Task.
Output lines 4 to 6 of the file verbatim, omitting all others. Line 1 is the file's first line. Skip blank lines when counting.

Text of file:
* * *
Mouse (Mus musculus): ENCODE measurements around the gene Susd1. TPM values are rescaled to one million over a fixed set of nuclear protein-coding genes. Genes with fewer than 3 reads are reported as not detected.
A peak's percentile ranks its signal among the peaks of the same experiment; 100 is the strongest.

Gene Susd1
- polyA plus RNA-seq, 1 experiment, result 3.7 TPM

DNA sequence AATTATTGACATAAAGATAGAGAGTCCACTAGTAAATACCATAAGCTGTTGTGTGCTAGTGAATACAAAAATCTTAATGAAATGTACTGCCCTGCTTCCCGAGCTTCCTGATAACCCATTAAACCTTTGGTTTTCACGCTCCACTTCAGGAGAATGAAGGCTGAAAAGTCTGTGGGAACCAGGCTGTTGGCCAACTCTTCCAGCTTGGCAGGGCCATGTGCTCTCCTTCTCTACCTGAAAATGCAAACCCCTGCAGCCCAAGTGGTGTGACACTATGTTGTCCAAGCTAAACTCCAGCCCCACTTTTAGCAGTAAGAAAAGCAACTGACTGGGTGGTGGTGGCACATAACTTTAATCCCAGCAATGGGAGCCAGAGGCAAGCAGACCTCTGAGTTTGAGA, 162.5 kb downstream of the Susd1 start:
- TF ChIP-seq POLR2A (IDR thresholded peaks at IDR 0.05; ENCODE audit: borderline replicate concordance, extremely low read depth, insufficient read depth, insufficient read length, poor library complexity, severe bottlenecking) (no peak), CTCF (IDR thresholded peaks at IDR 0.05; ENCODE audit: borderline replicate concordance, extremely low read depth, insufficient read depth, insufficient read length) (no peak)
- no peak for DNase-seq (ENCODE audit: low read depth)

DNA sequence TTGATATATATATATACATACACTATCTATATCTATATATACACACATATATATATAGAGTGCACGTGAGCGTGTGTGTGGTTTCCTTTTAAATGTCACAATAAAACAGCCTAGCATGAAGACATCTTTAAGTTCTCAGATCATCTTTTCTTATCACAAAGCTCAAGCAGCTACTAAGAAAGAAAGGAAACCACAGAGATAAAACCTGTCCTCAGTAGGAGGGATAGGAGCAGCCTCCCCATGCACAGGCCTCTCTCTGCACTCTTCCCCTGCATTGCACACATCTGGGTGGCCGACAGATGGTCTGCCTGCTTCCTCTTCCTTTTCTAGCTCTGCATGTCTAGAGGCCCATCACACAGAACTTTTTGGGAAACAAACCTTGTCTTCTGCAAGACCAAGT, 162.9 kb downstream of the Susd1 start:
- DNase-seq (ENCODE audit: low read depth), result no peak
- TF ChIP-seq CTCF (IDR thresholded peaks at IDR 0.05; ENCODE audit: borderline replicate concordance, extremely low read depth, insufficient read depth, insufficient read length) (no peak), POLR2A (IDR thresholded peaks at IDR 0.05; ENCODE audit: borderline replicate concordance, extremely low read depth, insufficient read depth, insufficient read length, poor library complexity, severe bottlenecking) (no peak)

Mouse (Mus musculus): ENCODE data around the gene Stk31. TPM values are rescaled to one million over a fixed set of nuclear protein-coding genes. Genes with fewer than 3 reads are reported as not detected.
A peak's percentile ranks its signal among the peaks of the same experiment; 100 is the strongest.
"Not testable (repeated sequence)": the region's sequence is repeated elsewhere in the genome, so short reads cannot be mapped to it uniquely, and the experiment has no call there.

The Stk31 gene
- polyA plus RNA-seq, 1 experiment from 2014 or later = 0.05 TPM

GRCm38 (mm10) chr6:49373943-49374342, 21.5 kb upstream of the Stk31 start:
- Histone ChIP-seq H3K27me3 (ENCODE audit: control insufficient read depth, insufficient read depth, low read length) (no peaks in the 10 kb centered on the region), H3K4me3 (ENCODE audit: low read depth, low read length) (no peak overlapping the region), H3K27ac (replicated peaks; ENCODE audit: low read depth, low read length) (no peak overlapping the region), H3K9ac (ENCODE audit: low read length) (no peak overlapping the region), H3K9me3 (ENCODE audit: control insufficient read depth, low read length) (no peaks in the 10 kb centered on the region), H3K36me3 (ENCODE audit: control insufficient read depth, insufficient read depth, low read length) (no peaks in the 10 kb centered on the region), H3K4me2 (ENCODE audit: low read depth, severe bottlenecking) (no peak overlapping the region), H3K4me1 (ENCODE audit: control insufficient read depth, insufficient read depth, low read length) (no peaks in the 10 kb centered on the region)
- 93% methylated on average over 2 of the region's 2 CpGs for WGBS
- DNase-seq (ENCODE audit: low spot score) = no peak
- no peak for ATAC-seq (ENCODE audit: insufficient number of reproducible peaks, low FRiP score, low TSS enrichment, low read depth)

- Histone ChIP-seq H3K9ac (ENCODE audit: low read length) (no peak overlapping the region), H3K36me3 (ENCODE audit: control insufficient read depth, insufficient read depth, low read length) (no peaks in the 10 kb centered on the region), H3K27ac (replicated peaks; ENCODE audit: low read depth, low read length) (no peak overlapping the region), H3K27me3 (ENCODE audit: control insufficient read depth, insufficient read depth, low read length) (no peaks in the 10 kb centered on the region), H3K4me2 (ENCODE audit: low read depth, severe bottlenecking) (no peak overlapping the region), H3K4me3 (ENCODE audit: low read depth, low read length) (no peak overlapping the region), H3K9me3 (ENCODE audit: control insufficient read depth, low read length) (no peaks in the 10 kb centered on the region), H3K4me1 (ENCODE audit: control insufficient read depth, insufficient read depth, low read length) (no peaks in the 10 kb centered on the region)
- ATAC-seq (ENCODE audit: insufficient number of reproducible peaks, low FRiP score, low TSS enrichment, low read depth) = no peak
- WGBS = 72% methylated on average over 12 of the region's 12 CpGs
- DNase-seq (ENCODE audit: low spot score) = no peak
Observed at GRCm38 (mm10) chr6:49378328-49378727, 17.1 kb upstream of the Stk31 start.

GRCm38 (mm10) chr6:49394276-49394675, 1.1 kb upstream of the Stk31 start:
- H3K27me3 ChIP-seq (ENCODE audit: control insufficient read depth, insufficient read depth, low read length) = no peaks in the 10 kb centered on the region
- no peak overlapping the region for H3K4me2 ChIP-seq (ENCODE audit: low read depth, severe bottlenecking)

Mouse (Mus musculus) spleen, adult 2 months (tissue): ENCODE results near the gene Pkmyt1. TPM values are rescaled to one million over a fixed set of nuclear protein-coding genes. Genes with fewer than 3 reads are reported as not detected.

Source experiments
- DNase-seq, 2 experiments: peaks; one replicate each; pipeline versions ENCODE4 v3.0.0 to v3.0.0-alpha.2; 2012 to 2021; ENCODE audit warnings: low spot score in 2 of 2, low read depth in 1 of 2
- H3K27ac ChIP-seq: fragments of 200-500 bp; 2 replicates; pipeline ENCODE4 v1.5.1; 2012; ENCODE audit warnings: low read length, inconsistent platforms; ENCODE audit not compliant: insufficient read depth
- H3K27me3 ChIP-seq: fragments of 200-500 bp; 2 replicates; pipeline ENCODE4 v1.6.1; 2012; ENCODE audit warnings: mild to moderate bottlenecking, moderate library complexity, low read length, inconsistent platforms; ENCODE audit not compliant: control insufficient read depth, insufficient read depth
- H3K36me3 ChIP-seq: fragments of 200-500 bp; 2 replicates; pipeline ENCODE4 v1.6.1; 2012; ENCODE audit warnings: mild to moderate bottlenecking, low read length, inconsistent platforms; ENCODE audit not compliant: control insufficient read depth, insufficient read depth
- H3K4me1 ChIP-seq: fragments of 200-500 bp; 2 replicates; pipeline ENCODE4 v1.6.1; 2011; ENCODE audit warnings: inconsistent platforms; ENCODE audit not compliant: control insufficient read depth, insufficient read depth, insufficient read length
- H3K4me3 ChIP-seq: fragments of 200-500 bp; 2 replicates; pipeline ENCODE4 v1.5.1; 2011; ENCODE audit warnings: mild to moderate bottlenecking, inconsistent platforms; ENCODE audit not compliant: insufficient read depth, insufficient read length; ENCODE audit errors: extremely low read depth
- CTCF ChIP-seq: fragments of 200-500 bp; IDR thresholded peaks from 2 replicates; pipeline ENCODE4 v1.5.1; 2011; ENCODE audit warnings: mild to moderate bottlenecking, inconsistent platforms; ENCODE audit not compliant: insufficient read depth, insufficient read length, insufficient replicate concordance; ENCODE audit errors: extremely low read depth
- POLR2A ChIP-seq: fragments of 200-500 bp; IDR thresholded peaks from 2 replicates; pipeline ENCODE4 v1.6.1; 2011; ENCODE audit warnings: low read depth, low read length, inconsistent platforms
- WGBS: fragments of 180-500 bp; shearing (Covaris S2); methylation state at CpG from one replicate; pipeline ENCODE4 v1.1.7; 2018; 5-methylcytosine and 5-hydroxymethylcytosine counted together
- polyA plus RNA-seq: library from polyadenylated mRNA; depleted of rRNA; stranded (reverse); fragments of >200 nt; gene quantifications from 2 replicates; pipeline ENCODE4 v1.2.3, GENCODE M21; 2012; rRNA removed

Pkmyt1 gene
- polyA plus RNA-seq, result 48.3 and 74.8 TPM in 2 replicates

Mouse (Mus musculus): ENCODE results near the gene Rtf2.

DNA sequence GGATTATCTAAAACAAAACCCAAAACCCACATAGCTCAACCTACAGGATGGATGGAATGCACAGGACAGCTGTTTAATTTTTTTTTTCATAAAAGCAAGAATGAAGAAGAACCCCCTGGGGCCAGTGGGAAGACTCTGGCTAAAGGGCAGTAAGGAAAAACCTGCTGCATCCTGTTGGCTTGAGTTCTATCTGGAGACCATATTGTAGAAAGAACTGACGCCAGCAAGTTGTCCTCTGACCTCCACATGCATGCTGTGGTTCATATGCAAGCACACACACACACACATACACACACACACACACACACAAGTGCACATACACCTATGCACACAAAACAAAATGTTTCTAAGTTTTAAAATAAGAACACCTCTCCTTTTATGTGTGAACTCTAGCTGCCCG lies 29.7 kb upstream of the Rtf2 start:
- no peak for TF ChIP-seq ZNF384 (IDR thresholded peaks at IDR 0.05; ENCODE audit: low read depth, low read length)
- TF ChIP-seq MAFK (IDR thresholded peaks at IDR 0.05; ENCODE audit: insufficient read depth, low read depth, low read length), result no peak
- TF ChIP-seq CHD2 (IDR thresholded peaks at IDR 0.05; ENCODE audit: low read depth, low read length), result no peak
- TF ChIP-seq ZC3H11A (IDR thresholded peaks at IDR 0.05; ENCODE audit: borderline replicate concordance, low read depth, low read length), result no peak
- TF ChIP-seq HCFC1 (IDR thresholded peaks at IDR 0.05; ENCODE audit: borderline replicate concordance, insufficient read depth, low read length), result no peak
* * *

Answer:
- polyA plus RNA-seq, 1 experiment, result 3.7 TPM

DNA sequence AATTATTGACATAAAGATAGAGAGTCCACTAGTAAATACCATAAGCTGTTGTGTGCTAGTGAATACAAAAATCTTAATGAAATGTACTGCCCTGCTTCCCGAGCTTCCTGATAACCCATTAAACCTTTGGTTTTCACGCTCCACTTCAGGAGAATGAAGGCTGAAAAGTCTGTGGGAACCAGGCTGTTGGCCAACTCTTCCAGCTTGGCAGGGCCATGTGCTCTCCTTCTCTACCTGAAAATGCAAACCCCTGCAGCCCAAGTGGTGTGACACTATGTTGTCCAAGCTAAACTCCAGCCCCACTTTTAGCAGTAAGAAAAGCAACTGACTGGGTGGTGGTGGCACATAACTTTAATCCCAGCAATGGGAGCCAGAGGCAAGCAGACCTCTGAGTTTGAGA, 162.5 kb downstream of the Susd1 start:
- TF ChIP-seq POLR2A (IDR thresholded peaks at IDR 0.05; ENCODE audit: borderline replicate concordance, extremely low read depth, insufficient read depth, insufficient read length, poor library complexity, severe bottlenecking) (no peak), CTCF (IDR thresholded peaks at IDR 0.05; ENCODE audit: borderline replicate concordance, extremely low read depth, insufficient read depth, insufficient read length) (no peak)